Building on this rigor, a couple of years ago Hoffman added Spanish courses for seventh- and eighth-graders and brought in secondary school teachers as part of a plan to expand Conwell into a high school. Although the plan was not approved, Hoffman says, bringing in high school teachers "has only helped us, because now I sit in an eighth-grade room and I see teaching at a 10th-grade level."
John Palmer was one of the secondary-level educators hired. A former mechanical engineer who entered the education field through the federally funded Transition-to-Teaching Program, Palmer teaches an accelerated pre-algebra class, which allows students in eighth grade to earn high school credit and go directly into geometry or algebra II. "I always thought back and appreciated my math teachers for what they'd enabled me to do," Palmer says. "And I thought, hmm, maybe I could do the same."
Hoffman also supplemented the curriculum with a new initiative called "Emerging Scholars," a multidisciplinary program that uses research-based practices to demonstrate to students the real-world application of classroom knowledge. The program was created as an after-school enrichment opportunity by Philadelphia Public Schools, but it lacked the funding needed to launch it. However, Hoffman was so impressed with the concept that he found resources at the school to form its own version.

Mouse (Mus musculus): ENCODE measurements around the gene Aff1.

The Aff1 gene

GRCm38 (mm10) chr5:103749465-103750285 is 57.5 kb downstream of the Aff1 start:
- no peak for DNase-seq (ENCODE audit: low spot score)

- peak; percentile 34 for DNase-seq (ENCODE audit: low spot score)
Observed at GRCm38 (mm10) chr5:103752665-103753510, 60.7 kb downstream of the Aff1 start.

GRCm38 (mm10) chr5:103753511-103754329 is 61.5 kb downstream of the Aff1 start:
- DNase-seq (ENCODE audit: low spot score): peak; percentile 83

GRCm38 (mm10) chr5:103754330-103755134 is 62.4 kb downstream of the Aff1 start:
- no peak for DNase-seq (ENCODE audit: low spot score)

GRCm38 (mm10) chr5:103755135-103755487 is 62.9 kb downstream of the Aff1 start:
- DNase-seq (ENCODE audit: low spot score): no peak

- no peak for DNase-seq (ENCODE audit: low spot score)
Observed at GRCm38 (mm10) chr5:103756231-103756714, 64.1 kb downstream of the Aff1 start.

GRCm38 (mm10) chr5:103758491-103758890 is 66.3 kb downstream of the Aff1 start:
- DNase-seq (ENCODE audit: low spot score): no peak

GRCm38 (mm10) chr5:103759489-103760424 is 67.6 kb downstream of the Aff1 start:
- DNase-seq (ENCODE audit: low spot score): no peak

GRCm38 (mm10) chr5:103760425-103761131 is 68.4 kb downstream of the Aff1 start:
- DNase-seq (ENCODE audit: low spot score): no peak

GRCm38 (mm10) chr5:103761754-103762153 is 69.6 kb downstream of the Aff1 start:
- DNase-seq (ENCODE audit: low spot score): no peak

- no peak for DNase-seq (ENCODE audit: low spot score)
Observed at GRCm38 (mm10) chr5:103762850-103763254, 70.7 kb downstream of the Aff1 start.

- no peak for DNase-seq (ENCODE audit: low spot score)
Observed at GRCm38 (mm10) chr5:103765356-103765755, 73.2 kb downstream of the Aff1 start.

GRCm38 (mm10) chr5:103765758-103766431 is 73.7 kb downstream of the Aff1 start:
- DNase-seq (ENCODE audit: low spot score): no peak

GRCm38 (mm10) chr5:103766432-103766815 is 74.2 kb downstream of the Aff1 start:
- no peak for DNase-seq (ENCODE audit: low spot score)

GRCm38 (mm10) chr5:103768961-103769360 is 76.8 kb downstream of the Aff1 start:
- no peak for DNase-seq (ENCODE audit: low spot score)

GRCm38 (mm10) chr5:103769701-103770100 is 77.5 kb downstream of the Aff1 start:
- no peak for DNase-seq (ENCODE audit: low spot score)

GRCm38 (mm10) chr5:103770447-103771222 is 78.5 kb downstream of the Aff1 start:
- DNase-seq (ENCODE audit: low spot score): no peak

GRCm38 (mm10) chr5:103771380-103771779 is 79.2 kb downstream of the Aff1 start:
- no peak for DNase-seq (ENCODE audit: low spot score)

Conwell's Emerging Scholars initiative runs on Tuesdays and Thursdays during the school day to ensure all children can participate, particularly those with commitments after school. Students choose from a list of offerings that explore, among other topics, global warming, baseball statistics, Web design, poetry writing and music theory.
In Michael Rocco's workshop, "It's a Culture Thing," students will publish a book of words specific to cultures represented in their school, neighborhood and families. Rocco also uses an exploratory learning approach in his seventh-grade social studies class, with homework assignments that challenge his students to survey the world around them.
"Those homework assignments to me are a chance for the kids to use their heads and get away from just putting their noses in a book," he says.
The recruitment of Rocco, who was teaching at one of the city's prominent magnet high schools before coming to Conwell, awes Hoffman, as do the other changes that have transpired since their efforts to save their school five years ago.
Counting the crowning accomplishments, Hoffman says, "the [Blue Ribbon] flag flying over our head, the city recognizing us, now other teachers and other schools wanting to get their children in here ... the fact that we can take these children and raise the scores in these ways [says] we've got something special going on in our school."